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Understanding Michigan’s Car Seat Laws

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As a Detroit injury attorney, too often we see cases where a terrible accident is made much worse because the people involved were not secured in proper safety belts or devices. This may be especially true with children. It may also be quite confusing to truly know when children should be restrained and what seat is truly appropriate for the child’s age and weight.

From the time you bring your child home from the hospital until they are in grade school, he or she must be properly restrained with an age and weight-appropriate device while riding in any motor vehicle. Here is an overview of the general car seat laws and recommendations from Michigan’s department of motor vehicles’ web site:

Experts recommend a baby or toddler ride rear-facing until he or she is two years old or until he or she reaches the highest weight or the highest height allowed by the car seat.

When a child is at least two years old or has outgrown the weight or height limit of their rear-facing seat, he or she should be restrained in a harness until he or she reaches the weight or height limit.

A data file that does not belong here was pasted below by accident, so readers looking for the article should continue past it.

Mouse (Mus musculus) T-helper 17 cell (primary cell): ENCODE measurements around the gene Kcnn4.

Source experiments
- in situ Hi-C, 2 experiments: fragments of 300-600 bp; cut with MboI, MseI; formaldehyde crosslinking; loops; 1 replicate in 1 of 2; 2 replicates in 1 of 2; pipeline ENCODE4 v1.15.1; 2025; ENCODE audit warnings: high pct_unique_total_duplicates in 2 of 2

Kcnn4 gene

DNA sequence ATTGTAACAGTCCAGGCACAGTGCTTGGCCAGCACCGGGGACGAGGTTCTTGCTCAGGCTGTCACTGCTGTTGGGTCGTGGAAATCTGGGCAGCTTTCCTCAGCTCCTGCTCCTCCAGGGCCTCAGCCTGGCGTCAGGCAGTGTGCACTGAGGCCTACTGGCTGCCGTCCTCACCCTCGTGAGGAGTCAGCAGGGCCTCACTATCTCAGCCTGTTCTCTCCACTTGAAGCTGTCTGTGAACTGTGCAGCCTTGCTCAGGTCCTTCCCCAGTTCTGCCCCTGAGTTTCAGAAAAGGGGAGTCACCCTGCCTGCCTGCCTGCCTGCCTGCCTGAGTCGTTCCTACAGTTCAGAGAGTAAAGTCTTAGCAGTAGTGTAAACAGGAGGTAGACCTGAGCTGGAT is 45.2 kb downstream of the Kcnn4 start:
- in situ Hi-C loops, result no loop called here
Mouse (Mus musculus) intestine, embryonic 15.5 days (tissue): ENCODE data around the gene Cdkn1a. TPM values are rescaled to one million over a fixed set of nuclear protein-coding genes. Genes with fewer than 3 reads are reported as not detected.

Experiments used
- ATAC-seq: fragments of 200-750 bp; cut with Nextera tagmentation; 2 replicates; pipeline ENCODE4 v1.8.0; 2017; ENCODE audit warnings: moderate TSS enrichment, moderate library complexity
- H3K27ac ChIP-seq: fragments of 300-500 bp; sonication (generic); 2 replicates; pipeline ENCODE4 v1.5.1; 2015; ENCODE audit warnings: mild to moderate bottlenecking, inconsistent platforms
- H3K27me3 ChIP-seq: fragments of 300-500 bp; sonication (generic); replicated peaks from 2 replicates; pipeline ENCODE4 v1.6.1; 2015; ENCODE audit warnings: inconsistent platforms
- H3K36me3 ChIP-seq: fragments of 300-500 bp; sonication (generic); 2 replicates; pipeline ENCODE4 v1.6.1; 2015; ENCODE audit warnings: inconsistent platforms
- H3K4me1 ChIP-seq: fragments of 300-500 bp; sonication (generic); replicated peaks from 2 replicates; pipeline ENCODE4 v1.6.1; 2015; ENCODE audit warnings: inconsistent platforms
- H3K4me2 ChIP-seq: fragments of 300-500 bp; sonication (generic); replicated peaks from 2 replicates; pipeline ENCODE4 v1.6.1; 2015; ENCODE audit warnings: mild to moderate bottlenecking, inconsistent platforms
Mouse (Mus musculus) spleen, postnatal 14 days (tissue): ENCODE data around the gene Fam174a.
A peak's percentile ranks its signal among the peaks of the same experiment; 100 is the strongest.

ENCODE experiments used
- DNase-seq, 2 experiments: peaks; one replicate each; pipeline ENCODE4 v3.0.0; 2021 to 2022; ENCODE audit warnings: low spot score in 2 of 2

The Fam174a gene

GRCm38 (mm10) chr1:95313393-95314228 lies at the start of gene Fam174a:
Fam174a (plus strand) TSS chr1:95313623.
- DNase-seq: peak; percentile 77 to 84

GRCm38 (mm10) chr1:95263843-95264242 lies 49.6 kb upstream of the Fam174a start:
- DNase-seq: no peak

As a child outgrows his or her harnessed car seat, he or she moves to a belt-positioning booster seat, which the child will be in until the vehicle seat belt properly fits the child without the booster. For most children they outgrow their booster between the ages of 8 – 12, when he or she reaches 4 feet 9 inches tall. From then on out, a child may ride with a regular seat belt, but should always use both a lap and shoulder belt for the most safety.

In Michigan, all children younger than age four must ride in the back seat of a vehicle if there is one available. If all back seats are filled with children, then a child younger than four may ride in the front seat. Everyone younger than 16 must use a seat belt regardless of where he or she is seated in the vehicle. Additionally, everyone riding in the front seat must be wearing a seat belt.

A child in a rear-facing car seat may only ride in the front is the air bag has been disabled.

According to the Michigan DMV, more than 70 percent of car seats are not properly installed. If you are the parent of small children, it is important to know which car seat is the best choice to protect your child. If you have been involved in a serious motor vehicle accident, you may benefit from speaking with a personal injury attorney. Call today for your free, initial consultation.

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Call Davis Law Center today at (248) 865-7740

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